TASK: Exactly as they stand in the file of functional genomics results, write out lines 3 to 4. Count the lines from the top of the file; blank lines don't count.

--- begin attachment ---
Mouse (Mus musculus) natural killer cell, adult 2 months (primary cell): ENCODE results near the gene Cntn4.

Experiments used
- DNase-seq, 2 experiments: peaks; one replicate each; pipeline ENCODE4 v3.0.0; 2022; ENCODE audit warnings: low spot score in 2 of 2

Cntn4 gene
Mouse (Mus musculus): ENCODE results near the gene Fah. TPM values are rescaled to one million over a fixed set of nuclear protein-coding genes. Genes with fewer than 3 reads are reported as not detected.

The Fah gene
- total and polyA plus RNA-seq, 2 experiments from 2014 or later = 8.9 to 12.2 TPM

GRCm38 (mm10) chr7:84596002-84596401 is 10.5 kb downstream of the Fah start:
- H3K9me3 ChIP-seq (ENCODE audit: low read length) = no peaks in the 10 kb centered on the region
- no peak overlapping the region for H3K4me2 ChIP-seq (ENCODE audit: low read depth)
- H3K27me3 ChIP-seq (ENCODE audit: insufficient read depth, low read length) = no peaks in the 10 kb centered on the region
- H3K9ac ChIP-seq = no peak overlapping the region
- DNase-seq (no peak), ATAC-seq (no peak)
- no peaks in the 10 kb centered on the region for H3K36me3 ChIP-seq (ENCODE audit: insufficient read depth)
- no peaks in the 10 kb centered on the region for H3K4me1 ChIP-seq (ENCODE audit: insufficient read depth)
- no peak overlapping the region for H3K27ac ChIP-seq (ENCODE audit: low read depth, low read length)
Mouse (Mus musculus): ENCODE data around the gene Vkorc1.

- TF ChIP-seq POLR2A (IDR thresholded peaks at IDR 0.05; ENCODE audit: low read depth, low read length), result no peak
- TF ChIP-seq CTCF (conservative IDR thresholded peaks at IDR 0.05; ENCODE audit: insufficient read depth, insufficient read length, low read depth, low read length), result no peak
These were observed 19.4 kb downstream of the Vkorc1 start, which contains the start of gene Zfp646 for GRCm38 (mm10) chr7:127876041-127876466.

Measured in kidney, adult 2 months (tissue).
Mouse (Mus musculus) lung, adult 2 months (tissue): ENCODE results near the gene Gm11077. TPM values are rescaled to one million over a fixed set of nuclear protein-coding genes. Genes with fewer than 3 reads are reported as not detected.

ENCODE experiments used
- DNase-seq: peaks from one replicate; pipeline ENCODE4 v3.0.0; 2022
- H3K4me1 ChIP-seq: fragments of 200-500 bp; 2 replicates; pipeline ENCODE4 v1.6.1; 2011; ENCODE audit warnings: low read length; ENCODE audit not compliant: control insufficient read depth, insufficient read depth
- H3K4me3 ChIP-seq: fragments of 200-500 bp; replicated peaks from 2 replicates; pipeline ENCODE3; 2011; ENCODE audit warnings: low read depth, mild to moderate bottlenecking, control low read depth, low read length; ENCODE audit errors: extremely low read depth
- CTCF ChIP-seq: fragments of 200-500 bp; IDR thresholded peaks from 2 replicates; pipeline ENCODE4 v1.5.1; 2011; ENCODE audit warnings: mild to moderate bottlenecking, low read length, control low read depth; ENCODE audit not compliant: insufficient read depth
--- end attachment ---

- DNase-seq, 2 experiments: peaks; one replicate each; pipeline ENCODE4 v3.0.0; 2022; ENCODE audit warnings: low spot score in 2 of 2

Cntn4 gene